Alteration in cell-cycle regulators in human pituitary tumors
|Cancer-associated alteration (incidence)||Tumor type||References|
|pRB (RB1)||LOH (100%)||Highly-invasive or malignant tumors||Pei et al. (1995)|
|Promoter hypermethylation (60% of non-expressing pRB tumors)||Somatotrophinoma and non-secreting adenomas||Simpson et al. (2000)|
|Promoter hypermethylation (35%)||Pituitary adenomas||Yoshino et al. (2007)|
|Promoter hypermethylation (28.6%)||Pituitary adenomas||Ogino et al. (2005)|
|Cyclin D1 (CCND1)||Allelic imbalance (25%)||Invasive and non-invasive tumors||Hibberts et al. (1999)|
|Overexpression (30–50%)||Somatotrophinomas & non-functioning tumors||Simpson et al. (2001a,b)|
|Cyclin D3 (CCND3)||Overexpression (68%)||Pituitary adenomas (all different types)||Saeger et al. (2001)|
|Cyclin E (CCNE)||Overexpression (37%)||Cushing's disease adenomas||Jordan et al. (2000)|
|Cyclin A (CCNA1)||Overexpression||Pituitary adenomas||Nakabayashi, et al. (2001)|
|p16INK4a (CDKN2A)||Promoter hypermethylation (90% of non-expressing p16 tumors)||Different pituitary tumors||Woloschak et al. (1997)|
|Promoter hypermethylation (59%)||Pituitary adenomas||Yoshino et al. (2007)|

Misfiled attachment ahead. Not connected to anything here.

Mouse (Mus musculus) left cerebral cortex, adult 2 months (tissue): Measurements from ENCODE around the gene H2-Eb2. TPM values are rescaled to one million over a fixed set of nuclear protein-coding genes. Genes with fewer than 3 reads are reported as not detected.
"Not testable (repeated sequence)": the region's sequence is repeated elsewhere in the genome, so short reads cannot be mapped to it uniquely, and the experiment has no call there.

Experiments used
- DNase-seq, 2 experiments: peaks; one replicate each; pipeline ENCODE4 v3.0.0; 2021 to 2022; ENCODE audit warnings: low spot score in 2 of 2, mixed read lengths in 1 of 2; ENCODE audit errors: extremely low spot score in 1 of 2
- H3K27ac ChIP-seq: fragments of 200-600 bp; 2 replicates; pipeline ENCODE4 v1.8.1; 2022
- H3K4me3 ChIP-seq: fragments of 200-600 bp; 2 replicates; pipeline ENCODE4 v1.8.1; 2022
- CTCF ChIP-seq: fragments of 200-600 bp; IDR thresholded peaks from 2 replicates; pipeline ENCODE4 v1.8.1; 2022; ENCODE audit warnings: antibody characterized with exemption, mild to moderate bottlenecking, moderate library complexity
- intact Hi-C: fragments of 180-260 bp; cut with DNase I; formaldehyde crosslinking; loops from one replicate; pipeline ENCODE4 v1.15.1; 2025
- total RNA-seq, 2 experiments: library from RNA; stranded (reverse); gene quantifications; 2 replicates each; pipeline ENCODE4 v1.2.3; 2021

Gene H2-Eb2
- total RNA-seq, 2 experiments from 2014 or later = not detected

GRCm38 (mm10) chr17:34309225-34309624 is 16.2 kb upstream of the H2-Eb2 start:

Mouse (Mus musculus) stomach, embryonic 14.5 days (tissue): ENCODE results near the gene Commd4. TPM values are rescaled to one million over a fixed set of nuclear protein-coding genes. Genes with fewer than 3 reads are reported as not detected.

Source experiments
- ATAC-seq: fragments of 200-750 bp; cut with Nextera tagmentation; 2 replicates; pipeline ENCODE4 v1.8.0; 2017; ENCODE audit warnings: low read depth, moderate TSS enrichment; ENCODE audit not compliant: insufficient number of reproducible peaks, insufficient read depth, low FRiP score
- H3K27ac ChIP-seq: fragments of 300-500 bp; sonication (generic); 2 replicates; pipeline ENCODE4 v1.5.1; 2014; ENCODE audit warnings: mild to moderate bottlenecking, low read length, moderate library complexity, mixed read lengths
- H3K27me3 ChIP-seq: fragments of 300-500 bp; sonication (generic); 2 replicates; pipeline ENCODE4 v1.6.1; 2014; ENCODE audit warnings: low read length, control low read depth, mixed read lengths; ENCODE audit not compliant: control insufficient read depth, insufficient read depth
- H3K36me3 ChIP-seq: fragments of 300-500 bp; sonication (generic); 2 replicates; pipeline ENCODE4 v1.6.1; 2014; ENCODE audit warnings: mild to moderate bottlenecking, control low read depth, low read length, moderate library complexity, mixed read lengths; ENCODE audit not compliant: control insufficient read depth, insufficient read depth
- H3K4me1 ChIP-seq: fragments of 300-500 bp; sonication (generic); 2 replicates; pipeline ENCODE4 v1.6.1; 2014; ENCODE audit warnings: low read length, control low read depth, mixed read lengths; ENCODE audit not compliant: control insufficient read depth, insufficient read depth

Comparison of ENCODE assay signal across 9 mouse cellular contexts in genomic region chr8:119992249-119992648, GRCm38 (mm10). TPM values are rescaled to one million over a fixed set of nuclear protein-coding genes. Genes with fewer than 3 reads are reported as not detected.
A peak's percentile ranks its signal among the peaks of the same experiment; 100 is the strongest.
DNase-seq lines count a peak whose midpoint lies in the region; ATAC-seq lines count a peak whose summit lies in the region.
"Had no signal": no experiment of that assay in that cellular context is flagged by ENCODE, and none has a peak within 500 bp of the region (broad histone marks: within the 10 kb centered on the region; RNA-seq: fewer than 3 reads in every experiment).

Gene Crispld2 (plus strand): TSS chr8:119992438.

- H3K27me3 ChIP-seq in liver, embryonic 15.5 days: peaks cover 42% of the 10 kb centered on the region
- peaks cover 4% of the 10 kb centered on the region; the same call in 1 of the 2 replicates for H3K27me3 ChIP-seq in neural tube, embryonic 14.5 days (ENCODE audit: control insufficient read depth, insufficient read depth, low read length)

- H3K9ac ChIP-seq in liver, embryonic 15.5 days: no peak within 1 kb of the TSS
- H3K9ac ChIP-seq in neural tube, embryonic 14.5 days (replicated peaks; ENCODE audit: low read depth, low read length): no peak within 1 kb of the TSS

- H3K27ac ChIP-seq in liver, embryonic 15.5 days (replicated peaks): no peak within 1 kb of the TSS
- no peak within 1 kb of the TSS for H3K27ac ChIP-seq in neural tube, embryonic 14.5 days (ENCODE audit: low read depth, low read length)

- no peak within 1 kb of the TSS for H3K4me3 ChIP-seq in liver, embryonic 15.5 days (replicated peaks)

|Promoter hypermethylation (71.4%)||Pituitary adenomas||Ogino et al. (2005)|
|Reduced expression levels (62%)||Non-functioning adenomas or||Machiavelli, et al. (2008)|
|Reduced expression levels (40%)||Macroadenomas (all different types)||Machiavelli et al. (2008)|
|p15INK4b (CDKN2B)||Promoter hypermethylation (32%)||Pituitary adenomas||Yoshino et al. (2007)|
|Promoter hypermethylation (35,7%)||Pituitary adenomas||Ogino et al. (2005)|
|p18INK4c (CDKN2C)||Reduced expression levels||ACTH-secreting adenomas||Morris et al. (2005)|
|p27Kip1 (CDKN1B)||Reduced expression levels (75% less than 10% cells-expressing in the tumor)||Pituitary adenomas (all different types)||Bamberger et al. (1999)|
|Reduced expression levels (100%)||Corticotropes & pituitary carcinomas||Lidhar et al. (1999)|
|JAB1 (COPS5)||Overexpression (100%)||Pituitary carcinomas||Korbonits et al. (2002)|
|p21CIP1 (CDKN1A)||Reduced expression levels (71%)||Non-functioning adenomas||Neto, et al. (2005)|
|Overexpression (77%)||Hormone-producing tumors||Neto et al. (2005)|
|Overexpression (92%)||GH-producing tumors||Neto et al. (2005)|
|Securin (PTTG1)||Overexpression (90% pituitary tumors)||Pituitary adenomas (all different types)||Zhang et al. (1999)|